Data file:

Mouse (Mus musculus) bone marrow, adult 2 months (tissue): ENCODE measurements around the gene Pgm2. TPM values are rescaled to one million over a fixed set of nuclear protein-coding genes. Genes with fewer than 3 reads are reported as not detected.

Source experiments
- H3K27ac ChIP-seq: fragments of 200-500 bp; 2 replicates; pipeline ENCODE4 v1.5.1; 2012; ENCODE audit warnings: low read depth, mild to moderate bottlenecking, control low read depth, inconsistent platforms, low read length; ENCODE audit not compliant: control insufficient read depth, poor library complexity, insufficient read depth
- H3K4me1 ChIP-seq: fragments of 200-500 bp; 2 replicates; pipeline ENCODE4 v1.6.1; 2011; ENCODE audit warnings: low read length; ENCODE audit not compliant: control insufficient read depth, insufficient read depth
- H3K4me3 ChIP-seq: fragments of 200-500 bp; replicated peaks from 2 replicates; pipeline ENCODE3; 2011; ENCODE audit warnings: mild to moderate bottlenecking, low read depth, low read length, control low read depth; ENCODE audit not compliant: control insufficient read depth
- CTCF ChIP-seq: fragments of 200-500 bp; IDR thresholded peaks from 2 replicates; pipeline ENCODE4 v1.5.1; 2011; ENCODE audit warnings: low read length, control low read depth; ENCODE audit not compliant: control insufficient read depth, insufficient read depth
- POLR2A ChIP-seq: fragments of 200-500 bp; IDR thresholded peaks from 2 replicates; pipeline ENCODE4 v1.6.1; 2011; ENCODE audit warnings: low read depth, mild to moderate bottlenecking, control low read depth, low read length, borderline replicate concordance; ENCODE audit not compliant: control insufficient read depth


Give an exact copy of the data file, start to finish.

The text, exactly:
Mouse (Mus musculus) bone marrow, adult 2 months (tissue): ENCODE measurements around the gene Pgm2. TPM values are rescaled to one million over a fixed set of nuclear protein-coding genes. Genes with fewer than 3 reads are reported as not detected.

Source experiments
- H3K27ac ChIP-seq: fragments of 200-500 bp; 2 replicates; pipeline ENCODE4 v1.5.1; 2012; ENCODE audit warnings: low read depth, mild to moderate bottlenecking, control low read depth, inconsistent platforms, low read length; ENCODE audit not compliant: control insufficient read depth, poor library complexity, insufficient read depth
- H3K4me1 ChIP-seq: fragments of 200-500 bp; 2 replicates; pipeline ENCODE4 v1.6.1; 2011; ENCODE audit warnings: low read length; ENCODE audit not compliant: control insufficient read depth, insufficient read depth
- H3K4me3 ChIP-seq: fragments of 200-500 bp; replicated peaks from 2 replicates; pipeline ENCODE3; 2011; ENCODE audit warnings: mild to moderate bottlenecking, low read depth, low read length, control low read depth; ENCODE audit not compliant: control insufficient read depth
- CTCF ChIP-seq: fragments of 200-500 bp; IDR thresholded peaks from 2 replicates; pipeline ENCODE4 v1.5.1; 2011; ENCODE audit warnings: low read length, control low read depth; ENCODE audit not compliant: control insufficient read depth, insufficient read depth
- POLR2A ChIP-seq: fragments of 200-500 bp; IDR thresholded peaks from 2 replicates; pipeline ENCODE4 v1.6.1; 2011; ENCODE audit warnings: low read depth, mild to moderate bottlenecking, control low read depth, low read length, borderline replicate concordance; ENCODE audit not compliant: control insufficient read depth